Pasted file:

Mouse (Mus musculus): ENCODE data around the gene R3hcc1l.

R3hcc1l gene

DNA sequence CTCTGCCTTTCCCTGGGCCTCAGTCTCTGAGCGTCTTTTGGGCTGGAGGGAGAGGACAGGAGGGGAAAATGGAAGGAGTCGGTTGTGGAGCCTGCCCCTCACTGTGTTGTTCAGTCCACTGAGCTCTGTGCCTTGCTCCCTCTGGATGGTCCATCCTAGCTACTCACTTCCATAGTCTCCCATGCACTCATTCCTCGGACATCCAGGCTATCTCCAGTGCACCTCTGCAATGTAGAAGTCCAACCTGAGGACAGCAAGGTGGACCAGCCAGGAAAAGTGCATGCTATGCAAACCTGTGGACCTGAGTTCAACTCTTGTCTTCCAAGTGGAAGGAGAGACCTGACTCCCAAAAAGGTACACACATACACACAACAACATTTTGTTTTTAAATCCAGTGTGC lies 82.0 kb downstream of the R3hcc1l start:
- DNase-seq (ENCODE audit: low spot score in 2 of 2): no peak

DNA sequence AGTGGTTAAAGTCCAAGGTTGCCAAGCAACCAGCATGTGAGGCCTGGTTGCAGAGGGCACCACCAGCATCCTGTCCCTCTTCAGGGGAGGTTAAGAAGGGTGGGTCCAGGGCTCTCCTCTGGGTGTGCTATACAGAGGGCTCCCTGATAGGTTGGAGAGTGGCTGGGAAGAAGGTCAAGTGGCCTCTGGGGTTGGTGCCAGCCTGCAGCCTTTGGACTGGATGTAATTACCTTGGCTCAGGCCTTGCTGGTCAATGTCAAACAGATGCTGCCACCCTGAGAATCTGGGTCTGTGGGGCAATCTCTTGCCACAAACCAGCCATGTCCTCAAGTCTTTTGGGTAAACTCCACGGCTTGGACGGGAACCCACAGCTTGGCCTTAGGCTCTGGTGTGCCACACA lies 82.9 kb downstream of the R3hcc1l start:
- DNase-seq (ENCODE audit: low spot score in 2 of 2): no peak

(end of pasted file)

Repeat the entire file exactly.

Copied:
Mouse (Mus musculus): ENCODE data around the gene R3hcc1l.

R3hcc1l gene

DNA sequence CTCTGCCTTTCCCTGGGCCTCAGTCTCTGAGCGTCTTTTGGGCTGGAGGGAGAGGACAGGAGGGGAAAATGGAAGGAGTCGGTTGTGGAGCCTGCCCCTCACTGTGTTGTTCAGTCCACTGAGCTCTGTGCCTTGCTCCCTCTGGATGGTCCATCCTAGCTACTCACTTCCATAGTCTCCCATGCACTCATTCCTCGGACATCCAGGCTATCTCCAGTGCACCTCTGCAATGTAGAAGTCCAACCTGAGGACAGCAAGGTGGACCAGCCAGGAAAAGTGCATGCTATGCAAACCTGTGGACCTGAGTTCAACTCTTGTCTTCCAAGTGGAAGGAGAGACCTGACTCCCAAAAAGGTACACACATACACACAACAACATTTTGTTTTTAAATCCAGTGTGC lies 82.0 kb downstream of the R3hcc1l start:
- DNase-seq (ENCODE audit: low spot score in 2 of 2): no peak

DNA sequence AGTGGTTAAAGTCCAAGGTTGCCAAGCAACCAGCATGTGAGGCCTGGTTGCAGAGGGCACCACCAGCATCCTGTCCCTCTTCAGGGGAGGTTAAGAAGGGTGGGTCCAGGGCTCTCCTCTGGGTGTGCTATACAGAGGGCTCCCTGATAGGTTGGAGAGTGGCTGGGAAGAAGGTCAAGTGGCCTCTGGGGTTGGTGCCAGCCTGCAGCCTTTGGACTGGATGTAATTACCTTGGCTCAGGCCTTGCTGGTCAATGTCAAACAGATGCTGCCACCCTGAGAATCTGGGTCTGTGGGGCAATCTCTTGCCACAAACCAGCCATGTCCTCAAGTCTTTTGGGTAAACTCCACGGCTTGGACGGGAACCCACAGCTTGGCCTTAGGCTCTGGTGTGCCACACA lies 82.9 kb downstream of the R3hcc1l start:
- DNase-seq (ENCODE audit: low spot score in 2 of 2): no peak